A Franciscan friar planted the Philippines’ first barako coffee tree in the village of Pinagtong-ulan in the 1700s. Lipa’s volcanic soil (the city is near Taal Volcano), low temperature and cultivation practices gave rise to the distinct Batangas kapeng barako described by Omar Mercado as “aromatic, full-bodied and strong-flavored.”
In the 1880s, Lipa became the Philippines’ coffee capital, even becoming one of the world’s top coffee producers. In fact, from 1887 to 1889, Lipa was the world’s only coffee supplier because a fungal virus destroyed the coffee plantations in Africa, Java and Brazil, according to the Lipa tourism website.
Lipa’s coffee industry made millionaires out of many Lipeños. The city’s main avenue Calle Real (now C.M. Recto) was studded by ornate mansions of coffee barons, some 3 storeys high – a luxury in those days.
But in the late 1800s, coffee rust, a disease that causes the withering of coffee tree leaves, decimated Lipa’s coffee plantations, putting an end to the short-lived industry. To this day, it has not fully recovered. From one million coffee trees in its heyday, Lipa now has only around 100,000, according to Joe Mercado.
But the Coffee Academy may turn things around. The elder Mercado thinks it may encourage more Lipeño youths to take up coffee farming.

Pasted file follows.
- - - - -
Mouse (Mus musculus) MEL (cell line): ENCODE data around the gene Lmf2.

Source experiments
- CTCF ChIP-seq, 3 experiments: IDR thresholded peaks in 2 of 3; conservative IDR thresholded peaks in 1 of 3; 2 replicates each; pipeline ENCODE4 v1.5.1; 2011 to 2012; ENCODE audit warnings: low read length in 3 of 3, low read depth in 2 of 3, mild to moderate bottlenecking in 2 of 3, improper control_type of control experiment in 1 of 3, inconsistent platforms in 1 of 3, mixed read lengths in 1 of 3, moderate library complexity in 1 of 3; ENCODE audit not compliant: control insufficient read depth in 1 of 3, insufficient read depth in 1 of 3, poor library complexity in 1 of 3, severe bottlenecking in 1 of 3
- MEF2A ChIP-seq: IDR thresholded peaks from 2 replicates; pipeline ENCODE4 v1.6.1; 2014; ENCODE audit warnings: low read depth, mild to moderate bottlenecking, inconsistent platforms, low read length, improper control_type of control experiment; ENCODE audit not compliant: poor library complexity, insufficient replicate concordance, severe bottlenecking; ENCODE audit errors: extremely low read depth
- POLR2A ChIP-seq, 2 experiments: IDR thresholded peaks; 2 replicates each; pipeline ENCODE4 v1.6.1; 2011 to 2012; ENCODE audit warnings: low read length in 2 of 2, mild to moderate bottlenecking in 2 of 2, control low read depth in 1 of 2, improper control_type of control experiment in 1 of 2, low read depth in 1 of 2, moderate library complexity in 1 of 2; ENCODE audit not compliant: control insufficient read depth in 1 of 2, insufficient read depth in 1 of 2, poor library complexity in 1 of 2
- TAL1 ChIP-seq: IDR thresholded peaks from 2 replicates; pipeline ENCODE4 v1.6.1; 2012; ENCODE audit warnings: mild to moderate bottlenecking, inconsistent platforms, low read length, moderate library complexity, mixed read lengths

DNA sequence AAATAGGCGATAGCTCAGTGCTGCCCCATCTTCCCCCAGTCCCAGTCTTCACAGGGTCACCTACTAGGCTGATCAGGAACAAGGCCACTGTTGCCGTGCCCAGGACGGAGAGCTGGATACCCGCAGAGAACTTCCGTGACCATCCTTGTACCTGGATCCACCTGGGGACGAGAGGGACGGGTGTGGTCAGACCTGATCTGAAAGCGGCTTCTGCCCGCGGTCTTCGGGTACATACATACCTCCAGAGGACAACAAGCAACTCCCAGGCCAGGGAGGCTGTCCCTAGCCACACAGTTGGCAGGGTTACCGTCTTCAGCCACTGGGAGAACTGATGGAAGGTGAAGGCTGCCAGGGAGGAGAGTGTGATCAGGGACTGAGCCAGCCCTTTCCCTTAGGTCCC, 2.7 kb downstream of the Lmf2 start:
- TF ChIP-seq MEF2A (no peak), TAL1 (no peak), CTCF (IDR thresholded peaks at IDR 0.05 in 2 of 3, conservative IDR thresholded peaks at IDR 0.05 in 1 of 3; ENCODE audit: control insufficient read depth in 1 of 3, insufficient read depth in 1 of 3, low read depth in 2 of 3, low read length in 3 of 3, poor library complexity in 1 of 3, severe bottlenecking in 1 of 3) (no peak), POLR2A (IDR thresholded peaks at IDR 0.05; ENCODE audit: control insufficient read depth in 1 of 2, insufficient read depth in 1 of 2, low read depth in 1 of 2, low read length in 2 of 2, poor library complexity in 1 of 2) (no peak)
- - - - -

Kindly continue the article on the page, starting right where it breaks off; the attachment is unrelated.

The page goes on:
“When I am asked for my occupation, I say I am a farmer first and then a businessman. I’m proud to be a farmer because that’s how I earned my wealth. I was able to finish school because of coffee, I've had houses built and bought land using coffee,” he told Rappler.
Mercado owns 30 hectares of land with a clear view of Taal Lake, reachable through an elaborately designed metal gate. On a portion of this land stands his and his wife’s house full of modern wooden furniture and guarded by two German Shepherds.
His comfortable, even luxurious lifestyle, is enough to challenge the common perception that a farmer is destined for poverty.
It’s this perception that scares many young Filipinos from venturing into farming or agriculture.
From coffee farming and trading, the Mercado family has created their own brand of coffee, called Café de Lipa, and opened 4 café branches.
Eola works as a barista in the main branch in Lipa, helping promote his hometown’s coffee with every cup he brews for customers.
Jessa Atinado, a grade 11 student, is just starting her journey with the Coffee Academy. Dressed in the waitress outfit from her afternoon class, she tells this reporter her dreams.
She wants to teach her father, a vegetable farmer, how to plant coffee.
She said, “'Pag natuto na siya ng pagtatanim ng kape, magkakaroon po kami ng gawaan ng kape. Ganoon lang po kasi ang gusto ko, magkaroon po kami ng negosyo na about sa coffee. Kaya po gusto ko po dito grumaduate.”
(When he learns how to plant coffee, we can have our own coffee-making business. That’s all I want, for us to have a business in coffee. That’s why I want to graduate from here.) – Rappler.com